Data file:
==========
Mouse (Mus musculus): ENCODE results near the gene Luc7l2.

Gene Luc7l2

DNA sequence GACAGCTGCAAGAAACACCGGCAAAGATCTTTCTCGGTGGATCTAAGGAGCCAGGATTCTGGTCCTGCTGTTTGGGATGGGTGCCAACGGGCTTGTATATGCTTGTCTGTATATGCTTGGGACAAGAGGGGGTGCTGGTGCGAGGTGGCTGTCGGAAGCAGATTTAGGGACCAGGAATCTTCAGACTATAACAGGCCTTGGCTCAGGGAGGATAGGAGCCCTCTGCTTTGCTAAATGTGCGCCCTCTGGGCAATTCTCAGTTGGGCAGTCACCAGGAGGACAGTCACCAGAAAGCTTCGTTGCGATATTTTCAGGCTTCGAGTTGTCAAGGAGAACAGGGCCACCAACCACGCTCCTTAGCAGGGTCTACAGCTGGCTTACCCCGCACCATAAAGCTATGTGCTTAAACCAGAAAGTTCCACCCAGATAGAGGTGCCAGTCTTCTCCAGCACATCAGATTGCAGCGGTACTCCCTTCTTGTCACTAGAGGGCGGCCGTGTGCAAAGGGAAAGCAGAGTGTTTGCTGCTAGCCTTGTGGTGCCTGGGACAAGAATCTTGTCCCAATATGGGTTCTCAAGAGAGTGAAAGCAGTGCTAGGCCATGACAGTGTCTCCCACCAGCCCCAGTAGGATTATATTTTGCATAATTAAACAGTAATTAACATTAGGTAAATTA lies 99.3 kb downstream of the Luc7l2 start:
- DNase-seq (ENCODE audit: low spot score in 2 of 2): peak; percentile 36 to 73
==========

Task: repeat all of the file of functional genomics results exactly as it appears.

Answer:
Mouse (Mus musculus): ENCODE results near the gene Luc7l2.

Gene Luc7l2

DNA sequence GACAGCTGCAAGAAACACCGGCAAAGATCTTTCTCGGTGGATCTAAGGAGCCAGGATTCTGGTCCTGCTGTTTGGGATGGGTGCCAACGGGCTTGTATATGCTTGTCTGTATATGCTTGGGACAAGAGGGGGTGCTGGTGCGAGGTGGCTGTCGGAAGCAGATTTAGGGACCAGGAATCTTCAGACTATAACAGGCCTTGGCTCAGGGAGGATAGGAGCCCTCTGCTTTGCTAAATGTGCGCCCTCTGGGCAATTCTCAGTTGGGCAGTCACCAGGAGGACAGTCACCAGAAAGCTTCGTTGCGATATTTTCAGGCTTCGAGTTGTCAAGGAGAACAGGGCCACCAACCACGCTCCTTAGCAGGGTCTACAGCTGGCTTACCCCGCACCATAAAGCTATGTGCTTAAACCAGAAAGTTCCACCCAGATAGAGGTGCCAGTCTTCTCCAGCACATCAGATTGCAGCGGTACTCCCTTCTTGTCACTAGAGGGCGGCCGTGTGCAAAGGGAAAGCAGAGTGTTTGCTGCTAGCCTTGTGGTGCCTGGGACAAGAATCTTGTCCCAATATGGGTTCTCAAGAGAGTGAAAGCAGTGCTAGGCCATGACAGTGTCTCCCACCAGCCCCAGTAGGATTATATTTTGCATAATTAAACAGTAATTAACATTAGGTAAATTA lies 99.3 kb downstream of the Luc7l2 start:
- DNase-seq (ENCODE audit: low spot score in 2 of 2): peak; percentile 36 to 73